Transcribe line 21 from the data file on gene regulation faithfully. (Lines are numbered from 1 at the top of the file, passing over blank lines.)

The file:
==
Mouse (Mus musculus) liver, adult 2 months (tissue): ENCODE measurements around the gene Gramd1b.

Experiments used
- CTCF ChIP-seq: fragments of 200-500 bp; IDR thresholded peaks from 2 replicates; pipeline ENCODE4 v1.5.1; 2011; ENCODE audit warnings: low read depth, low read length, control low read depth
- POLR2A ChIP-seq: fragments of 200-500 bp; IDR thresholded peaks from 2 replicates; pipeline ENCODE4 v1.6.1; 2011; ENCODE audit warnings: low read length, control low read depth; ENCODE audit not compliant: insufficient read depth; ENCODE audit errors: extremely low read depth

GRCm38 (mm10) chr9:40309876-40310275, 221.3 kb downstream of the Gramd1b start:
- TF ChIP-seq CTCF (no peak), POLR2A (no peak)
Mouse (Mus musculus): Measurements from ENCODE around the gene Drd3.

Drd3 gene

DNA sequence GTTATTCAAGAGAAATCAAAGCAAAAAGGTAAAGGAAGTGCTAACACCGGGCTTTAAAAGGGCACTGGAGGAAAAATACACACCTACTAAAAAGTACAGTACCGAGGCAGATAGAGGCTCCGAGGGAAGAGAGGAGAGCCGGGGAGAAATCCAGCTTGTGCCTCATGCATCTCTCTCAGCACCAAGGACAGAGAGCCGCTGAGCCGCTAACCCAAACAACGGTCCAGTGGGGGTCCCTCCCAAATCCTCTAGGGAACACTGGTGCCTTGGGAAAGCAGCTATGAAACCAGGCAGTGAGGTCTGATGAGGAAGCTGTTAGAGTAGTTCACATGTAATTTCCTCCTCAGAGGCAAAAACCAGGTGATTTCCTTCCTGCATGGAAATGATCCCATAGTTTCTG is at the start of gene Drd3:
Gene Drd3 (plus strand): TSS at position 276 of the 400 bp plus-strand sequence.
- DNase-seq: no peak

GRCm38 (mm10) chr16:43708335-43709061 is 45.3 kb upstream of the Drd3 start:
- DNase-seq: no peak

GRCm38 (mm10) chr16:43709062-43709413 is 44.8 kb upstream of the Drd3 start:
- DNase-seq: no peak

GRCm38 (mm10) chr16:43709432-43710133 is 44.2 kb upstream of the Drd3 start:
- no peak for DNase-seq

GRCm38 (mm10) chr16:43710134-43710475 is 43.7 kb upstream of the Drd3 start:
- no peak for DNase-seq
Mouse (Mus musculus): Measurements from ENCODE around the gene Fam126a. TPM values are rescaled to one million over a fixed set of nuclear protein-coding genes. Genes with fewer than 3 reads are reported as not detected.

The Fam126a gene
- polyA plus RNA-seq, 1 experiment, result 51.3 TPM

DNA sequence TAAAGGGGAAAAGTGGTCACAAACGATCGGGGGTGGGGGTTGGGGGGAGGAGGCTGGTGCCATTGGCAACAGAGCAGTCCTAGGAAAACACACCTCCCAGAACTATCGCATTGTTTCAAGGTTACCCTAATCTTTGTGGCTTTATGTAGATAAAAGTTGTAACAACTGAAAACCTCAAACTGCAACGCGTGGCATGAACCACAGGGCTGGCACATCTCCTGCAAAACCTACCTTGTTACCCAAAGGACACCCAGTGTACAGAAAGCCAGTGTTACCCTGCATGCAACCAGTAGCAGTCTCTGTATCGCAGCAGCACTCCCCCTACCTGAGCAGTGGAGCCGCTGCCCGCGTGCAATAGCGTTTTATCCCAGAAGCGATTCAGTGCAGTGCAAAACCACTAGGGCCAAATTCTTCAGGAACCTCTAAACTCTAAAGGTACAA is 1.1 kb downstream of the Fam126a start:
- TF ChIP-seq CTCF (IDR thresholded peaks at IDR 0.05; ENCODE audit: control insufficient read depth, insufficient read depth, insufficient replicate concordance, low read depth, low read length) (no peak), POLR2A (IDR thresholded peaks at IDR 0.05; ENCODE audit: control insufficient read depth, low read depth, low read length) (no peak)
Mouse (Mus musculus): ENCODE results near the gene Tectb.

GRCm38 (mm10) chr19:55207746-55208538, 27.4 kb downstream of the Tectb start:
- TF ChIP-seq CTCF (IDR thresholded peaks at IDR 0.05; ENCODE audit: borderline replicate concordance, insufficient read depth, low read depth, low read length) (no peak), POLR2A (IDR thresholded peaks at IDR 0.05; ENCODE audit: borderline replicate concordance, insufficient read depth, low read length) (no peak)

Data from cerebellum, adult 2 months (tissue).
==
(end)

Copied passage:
The Fam126a gene